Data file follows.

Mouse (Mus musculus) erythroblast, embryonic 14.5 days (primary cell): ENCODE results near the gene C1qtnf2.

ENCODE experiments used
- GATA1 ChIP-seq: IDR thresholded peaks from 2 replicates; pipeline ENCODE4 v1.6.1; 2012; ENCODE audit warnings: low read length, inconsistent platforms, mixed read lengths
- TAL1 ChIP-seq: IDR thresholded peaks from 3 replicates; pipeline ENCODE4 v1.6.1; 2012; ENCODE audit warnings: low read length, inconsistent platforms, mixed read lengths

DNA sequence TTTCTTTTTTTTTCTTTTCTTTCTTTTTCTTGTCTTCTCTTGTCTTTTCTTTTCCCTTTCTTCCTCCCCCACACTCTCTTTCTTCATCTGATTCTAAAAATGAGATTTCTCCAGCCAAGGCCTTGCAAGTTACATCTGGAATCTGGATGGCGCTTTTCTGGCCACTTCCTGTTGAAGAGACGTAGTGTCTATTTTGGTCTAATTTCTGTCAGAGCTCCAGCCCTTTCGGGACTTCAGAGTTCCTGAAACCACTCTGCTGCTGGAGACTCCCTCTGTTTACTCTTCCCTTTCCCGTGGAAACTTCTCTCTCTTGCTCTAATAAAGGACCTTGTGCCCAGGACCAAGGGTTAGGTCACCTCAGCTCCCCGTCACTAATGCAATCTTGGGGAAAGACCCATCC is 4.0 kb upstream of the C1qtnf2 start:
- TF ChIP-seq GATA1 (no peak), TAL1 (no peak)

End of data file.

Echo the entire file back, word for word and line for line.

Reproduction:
Mouse (Mus musculus) erythroblast, embryonic 14.5 days (primary cell): ENCODE results near the gene C1qtnf2.

ENCODE experiments used
- GATA1 ChIP-seq: IDR thresholded peaks from 2 replicates; pipeline ENCODE4 v1.6.1; 2012; ENCODE audit warnings: low read length, inconsistent platforms, mixed read lengths
- TAL1 ChIP-seq: IDR thresholded peaks from 3 replicates; pipeline ENCODE4 v1.6.1; 2012; ENCODE audit warnings: low read length, inconsistent platforms, mixed read lengths

DNA sequence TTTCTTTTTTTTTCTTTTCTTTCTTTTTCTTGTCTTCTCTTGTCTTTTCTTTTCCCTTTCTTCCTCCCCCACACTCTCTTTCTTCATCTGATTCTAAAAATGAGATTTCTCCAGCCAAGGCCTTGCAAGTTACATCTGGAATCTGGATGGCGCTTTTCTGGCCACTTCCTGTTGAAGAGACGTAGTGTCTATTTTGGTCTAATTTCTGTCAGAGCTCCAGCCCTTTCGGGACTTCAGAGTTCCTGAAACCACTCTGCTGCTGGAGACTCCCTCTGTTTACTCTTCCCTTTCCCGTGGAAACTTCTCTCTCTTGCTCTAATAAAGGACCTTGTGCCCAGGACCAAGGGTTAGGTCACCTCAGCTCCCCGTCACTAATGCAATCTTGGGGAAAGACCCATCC is 4.0 kb upstream of the C1qtnf2 start:
- TF ChIP-seq GATA1 (no peak), TAL1 (no peak)